Your use of vocabulary takes a poor consideration of your audience/setting. If this were a formal discussion about serious issues it would make sense - but that's hardly the case. This is (obviously) a very casual setting, to discuss a non-essential hobby...and not solely a community of intellectuals. Your word choice singles you out and it can make people feel like you're giving off a sense of self-importance.
post #66 of 216
why did i think thewho was french, making this his second language ?

anyway, down with anti-intellectualism, embrace the elitism ! long live thewho !!
post #67 of 216
Originally Posted by brad-t View Post

None of us are saying that this is the kind of clothing we expect women to wear. This is a thread for sharing women's fashion, whereas the previous thread was turning into a DT wankfest.

This. (especially the bolded part)
MS007- How do you not understand the difference between expecting someone to wear a certain style and liking when they wear it? No one is demanding that women dress in a particular style or trying to say what is or is not acceptable to wear - just expressing what we like.
post #68 of 216
Can we talk about the clothes or the styling instead (if we need to talk that is...) ? If we start orgasming about volume plays and fabrics interactions, people will get the message.

Also, less pics per post plz. It's crashing my stupid connection but more importantly it doesn't do justice to the pictures, seeing walls upon walls of all black outfits or whatever just makes me lose any interest (like most visual blogs). You need to let that shit breathe. Or do the asshole thing like me, multipost.
post #69 of 216
Originally Posted by thewho13 View Post

KJ, I'm glad you can copy and paste George Orwell's thoughts in order to articulate your so-well-founded dislike of discursive writing. It's really impressive how capably you're able to criticize, with substance, the language that is so obviously, so needlessly, "heightened."


Don't take that as a personal attack, it wasn't meant as one.  I pasted the Orwell essay because, really, I think it's something everyone who wants to communicate effectively should read.  

post #70 of 216
Can you please discuss thewhos ability to write good posts somewhere else? Its off-topic.

Originally Posted by Meis View Post

Originally Posted by brad 
None of us are saying that this is the kind of clothing we expect women to wear. ...
This. (especially the bolded part)
MS007- How do you not understand the difference between expecting someone to wear a certain style and liking when they wear it? No one is demanding that women dress in a particular style or trying to say what is or is not acceptable to wear - just expressing what we like.

I don't want to be captious, but I didn't say that either. Meis, have you followed the history of this thread?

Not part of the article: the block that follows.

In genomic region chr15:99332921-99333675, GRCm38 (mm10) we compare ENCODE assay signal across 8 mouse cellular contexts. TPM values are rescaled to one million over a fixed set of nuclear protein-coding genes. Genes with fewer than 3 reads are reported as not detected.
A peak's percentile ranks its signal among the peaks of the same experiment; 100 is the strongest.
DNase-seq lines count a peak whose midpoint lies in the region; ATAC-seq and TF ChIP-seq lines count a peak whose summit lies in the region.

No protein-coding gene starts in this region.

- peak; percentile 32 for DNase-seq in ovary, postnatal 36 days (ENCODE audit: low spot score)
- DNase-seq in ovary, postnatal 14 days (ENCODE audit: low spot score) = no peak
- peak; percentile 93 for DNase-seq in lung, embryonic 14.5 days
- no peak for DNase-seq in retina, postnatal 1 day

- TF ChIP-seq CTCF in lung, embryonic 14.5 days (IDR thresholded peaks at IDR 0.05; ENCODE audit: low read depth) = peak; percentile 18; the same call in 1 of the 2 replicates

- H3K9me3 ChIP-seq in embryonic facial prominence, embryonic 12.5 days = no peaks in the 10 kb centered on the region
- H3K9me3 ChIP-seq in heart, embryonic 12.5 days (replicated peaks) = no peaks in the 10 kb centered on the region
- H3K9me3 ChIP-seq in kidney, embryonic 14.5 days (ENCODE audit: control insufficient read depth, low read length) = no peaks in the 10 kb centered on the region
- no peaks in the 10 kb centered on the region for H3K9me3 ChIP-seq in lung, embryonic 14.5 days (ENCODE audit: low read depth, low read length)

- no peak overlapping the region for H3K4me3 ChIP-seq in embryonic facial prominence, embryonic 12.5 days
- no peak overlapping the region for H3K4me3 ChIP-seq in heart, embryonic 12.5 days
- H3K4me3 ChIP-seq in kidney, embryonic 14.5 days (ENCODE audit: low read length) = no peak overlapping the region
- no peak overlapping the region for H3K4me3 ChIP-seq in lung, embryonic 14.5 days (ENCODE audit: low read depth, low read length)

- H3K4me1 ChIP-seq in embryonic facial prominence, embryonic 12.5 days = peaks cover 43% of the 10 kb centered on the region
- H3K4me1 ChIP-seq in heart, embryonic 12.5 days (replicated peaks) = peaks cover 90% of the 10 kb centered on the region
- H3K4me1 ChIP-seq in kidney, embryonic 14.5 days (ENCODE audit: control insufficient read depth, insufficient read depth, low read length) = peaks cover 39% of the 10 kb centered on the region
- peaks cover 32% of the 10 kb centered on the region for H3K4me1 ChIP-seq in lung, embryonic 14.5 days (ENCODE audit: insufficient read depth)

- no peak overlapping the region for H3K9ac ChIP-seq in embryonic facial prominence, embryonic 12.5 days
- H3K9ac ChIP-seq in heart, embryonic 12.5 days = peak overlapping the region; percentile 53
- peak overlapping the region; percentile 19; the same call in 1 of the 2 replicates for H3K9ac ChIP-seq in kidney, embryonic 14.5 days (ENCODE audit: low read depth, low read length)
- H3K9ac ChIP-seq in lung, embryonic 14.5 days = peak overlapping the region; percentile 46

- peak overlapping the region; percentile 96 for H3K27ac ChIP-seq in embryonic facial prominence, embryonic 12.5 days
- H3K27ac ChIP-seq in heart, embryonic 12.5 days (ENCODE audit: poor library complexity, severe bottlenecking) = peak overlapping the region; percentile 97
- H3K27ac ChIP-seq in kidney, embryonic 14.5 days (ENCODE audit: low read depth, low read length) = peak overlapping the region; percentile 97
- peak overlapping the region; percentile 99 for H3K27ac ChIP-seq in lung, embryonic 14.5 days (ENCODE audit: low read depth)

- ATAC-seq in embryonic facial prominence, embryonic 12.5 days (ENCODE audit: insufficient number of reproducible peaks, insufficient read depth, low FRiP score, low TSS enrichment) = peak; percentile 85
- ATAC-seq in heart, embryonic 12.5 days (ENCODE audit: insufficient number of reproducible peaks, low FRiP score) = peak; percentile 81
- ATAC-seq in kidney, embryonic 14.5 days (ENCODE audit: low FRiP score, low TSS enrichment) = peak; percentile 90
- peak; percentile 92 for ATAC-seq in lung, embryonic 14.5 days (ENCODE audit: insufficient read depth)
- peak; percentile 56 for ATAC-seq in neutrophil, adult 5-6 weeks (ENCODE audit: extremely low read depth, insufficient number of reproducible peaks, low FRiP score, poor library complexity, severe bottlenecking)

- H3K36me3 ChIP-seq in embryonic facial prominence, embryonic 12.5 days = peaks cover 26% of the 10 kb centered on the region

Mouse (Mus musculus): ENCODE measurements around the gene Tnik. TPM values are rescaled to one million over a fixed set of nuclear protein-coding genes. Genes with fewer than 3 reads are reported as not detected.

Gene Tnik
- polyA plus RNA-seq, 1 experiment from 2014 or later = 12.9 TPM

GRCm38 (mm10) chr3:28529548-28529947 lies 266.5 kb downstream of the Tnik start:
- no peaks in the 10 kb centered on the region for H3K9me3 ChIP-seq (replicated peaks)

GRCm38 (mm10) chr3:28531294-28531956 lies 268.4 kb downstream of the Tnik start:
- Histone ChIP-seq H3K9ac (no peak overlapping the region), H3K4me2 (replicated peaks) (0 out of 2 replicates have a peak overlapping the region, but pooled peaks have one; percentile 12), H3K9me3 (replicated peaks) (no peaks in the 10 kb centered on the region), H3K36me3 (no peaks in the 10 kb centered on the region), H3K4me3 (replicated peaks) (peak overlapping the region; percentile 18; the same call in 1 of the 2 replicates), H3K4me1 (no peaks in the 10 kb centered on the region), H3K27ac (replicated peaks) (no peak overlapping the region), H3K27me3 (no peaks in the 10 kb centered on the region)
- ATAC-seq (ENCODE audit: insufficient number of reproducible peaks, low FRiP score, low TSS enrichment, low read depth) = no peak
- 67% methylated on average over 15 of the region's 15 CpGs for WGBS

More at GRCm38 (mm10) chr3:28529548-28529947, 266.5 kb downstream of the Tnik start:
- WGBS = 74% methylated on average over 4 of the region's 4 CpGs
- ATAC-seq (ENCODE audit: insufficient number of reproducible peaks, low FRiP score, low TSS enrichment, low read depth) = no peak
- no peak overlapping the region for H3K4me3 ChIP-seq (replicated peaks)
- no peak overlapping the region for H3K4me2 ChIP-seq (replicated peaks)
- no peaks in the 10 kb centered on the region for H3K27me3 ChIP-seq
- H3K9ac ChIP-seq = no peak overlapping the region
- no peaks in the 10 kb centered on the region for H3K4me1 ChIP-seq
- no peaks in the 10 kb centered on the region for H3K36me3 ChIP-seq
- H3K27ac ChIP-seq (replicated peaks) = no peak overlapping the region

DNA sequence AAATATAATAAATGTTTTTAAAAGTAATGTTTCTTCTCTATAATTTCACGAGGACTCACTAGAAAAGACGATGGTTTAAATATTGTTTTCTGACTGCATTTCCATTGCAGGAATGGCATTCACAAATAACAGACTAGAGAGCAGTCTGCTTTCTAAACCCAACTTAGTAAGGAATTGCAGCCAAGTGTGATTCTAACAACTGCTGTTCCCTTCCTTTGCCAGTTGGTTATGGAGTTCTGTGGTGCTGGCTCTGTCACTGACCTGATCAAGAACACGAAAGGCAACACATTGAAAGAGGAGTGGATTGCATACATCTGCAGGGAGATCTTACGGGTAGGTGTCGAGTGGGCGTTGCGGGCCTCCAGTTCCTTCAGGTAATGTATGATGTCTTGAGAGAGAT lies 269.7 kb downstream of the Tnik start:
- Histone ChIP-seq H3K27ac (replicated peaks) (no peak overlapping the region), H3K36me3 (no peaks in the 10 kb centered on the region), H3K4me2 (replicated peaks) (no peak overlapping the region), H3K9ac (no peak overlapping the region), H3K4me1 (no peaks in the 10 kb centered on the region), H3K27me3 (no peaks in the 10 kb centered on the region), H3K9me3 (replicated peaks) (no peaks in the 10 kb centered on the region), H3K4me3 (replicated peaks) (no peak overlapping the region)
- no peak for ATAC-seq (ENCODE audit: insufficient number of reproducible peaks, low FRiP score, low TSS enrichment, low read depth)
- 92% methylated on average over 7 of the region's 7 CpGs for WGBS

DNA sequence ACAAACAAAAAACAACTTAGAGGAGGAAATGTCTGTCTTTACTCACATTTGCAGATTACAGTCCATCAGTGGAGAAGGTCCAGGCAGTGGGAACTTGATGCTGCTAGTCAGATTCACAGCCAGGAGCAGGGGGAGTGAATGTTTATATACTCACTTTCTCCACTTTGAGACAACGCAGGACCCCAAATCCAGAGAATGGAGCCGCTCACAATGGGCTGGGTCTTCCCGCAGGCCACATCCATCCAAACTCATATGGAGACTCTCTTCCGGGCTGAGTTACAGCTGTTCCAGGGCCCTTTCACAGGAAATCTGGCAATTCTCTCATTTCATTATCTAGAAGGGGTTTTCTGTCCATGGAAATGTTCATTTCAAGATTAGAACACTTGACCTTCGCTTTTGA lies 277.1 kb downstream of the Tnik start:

People were shitting at posts in the WAYWGTW thread, because it transformed "into a DT wankfest", or more diplomatically because what other people liked at the fits was supposedly the girl, not the clothes. Now, I think we agree that the styles posted in this thread will also not look good on anyone, because this depends on bodytype and personality. However, because it is not mainstream (even though the jcrew lookbook pics I posted fit in nicely) or not figure-accentuating enough or whatever criteria has to be met that people in this thread like it, it is fine. If only swimwear would have been posted, these same guys would be the first to protest. Double standards at its finest, because their preferences are ok to be liked on a girl, others are not.

Moreover is the thread title unfortunatly chosen, because it implies that with the way girls dress they transport a message, which should be up to them, shouldn't it?
post #71 of 216
Where's the picture of the Asian girl in the cardboard 5-zip?
post #72 of 216
if you take this thread title seriously i'm not even close to interested in engaging a discussion with you

for something a bit different

post #73 of 216
This thread is dope, good work team, you kick ass AFL.

Let's all talk about motherfucking prose style forever (Click to show)
TheWho - as someone who's read and processed his fair share of the exact sort of criticism you're writing, it's a crutch dogg. The terms you use for the things you're talking about - this isn't analytic philosophy where the nature of the discussion involves a highly jargonized vocabulary, this is just talking about the way fashion fucks with everybody who wants to participate in it. You don't need to use a foggy phrase like "negotiate their assets" to get that across, it might actually help you clarify your own feelings if you rephrase it as though you were talking to someone outside your extremely involuted major.
post #74 of 216

I don´t get the complaints re thewho´s writing style. I´m not an native speaker and have no problem with it.

post #75 of 216

& now